Hundreds of online map-makers around the world have pooled their talents to help relief agencies make critical decisions in the Typhoon Haiyan-stricken Philippines.
Thousands of social media images have been tagged, while citizen map-makers – dubbed “digital humanitarians” – have traced roads and rated typhoon damage for the UN and aid agencies.
Online mapping has become a key tool in Philippines relief efforts and disaster response drives around the world, with US space agency NASA issuing satellite maps showing typhoon damage in the Asia-Pacific region.
Volunteers shared more than 7,000 images on the MicroMappers Image Clicker, which were collated by the online crowdsourcing organisation the Standby Volunteer Task Force, the global humanitarian relief group GISCorps and the mapping technology organisation ESRI into online maps.
The UN Office for the Co-ordination of Humanitarian Affairs (OCHA) field teams and other humanitarian organisations on the ground have since used the maps to target key relief areas, according to Russ Johnson, Esri global director for public safety and emergency response.
“With a live map, they can examine what the current needs are,” Johnson told Al Jazeera.
He said crowdsourcing from Twitter with tweets such as “infrastructure damage”, “blankets needed” or “medical needs”, combined with geotagging, and geographic information system (GIS) analysis, enabled agencies to identify what resources were needed in which areas.
“I don’t know how you’d do that without a map,” Johnson told Al Jazeera.
“We’re getting tremendous hits (in Philippines map traffic), our maps are being integrated with a number of organisations in websites.”
The Red Cross is co-ordinating its use and the volunteer effort around online mapping for the first time, in order to prioritise what areas of the Philippines to target first.
Robert Banick, GIS co-ordinator for the American Red Cross, said the organisation was piloting the use of geographic information systems to improve long-term international programming.
“Embracing digital mapping also creates unique opportunities to crowdsource tedious but important mapping tasks through OpenStreetMap(OSM), the openly editable Wikipedia of maps,” Banick said of the website.
Online mapping evolution
The Humanitarian OpenStreetMap Team (HOT), a US-based non-profit organisation launched in 2009, acts as a bridge between the traditional humanitarian responders and the OpenStreetMap Community and has played a key role in the latest disaster response efforts.
Kate Chapman, the executive director of HOT, said the group was working with the Digital Humanitarian Network, a consortium of volunteer and technical communities on supporting the active OpenStreetMap Philippines community.
“In the Philippines, what we’ve done is we’ve reached out to agencies with map information,” Chapman told Al Jazeera.
Since the operation began two days before the typhoon struck Philippines land, HOT has merged 1,240 place names from GNS data, mapped 29,845 buildings and traced 3,036 residential land-use areas as of Saturday, November 16.
They have been working with the UN OCHA and the American Red Cross and offering support during relief operations.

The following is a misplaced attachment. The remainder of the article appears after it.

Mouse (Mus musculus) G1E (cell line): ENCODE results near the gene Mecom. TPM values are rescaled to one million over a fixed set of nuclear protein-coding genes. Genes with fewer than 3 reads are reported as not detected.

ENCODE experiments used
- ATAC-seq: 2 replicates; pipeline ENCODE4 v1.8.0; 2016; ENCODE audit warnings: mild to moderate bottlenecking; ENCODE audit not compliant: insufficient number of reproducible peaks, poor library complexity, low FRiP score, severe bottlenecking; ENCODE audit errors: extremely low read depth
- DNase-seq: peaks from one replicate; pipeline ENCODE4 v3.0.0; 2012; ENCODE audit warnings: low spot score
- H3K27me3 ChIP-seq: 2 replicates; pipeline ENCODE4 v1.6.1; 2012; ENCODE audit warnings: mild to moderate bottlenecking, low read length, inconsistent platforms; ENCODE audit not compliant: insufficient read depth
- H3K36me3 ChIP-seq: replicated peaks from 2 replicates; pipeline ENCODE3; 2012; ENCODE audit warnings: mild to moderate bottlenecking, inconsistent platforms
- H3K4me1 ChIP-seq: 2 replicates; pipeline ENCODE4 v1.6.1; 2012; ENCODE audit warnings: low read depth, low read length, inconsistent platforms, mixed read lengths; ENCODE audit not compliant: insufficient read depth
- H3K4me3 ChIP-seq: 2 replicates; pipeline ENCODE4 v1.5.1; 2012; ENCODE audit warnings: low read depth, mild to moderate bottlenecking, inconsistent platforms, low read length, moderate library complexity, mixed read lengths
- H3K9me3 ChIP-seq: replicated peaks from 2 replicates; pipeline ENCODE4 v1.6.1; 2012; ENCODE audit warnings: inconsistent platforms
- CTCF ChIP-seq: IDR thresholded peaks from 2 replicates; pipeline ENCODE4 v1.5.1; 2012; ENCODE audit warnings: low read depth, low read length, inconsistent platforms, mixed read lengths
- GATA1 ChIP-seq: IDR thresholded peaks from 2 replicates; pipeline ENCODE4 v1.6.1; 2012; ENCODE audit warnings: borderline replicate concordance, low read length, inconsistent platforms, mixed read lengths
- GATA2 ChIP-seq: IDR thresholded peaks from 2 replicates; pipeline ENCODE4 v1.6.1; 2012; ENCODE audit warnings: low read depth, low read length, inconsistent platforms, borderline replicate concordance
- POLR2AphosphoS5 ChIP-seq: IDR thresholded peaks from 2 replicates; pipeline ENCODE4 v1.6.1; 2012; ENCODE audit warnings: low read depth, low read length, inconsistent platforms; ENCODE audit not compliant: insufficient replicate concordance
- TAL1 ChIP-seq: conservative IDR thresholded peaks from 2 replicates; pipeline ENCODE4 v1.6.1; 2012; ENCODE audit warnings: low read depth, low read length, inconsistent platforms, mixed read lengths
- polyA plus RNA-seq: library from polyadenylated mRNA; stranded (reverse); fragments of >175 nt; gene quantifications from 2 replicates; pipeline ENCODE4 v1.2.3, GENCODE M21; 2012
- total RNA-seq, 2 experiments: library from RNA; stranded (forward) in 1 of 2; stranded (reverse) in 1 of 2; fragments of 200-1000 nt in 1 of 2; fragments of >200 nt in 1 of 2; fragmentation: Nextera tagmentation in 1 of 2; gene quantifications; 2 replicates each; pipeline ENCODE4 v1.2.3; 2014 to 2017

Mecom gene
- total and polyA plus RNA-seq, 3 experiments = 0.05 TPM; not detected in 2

“We’ve been working with the American Red Cross for quite some time,” Chapman said.
Now we can put the data in the hands of people on the ground so they can save lives.
The Red Cross explored the notion of geospatial information in the aftermath of the 2010 Haiti earthquake, when organisations like HOT were already mapping online.
Banick said the American Red Cross had used mapping and GIS technology domestically to support its headquarters operations, chapters and partners since the early 1990s.
Through a web-based platform, interactive maps created at headquarters are shared with local chapters who can then download the maps, turn layers of data on/off, and add additional data to tailor maps to their own needs.
“The American Red Cross has been utilising mobile data collection domestically in medium-scale disasters since 2007,” Banick said.
“Equipping and training field staff and volunteers to use GPS-enabled devices with pre-loaded damage assessment survey questions has enabled the production of digital maps that display survey results and photos of damaged areas.
“These maps can be updated in real-time as assessments are ongoing.”
Basic maps, such as dirt and/or stick maps are a core component of the Vulnerability and Capacity Assessment (VCA) process used by Red Cross and Red Crescent societies globally.
Banick said these were excellent tools to help communities organise information and discuss their vulnerabilities, but were not easily preserved or communicated outwardly.
Esri has assisted the US Homeland Security department responder, the Federal Emergency Management Agency, for several years, particularly in regards to monitoring wildfires with infared sensors and hotspot data on online maps.
Johnson said online mapping had come a long way since its infancy in the late 1990s, when he left his job as a California fire chief to take up his post at Esri.
Both Johnson and Chapman cite improvements in technology such as GIS data for the emergence of online mapping as a key emergency response tool.
Chapman also credits OSM with the progress made by citizen mappers.
“Now we can put the data in the hands of people on the ground so they can save lives,” the former fire chief said.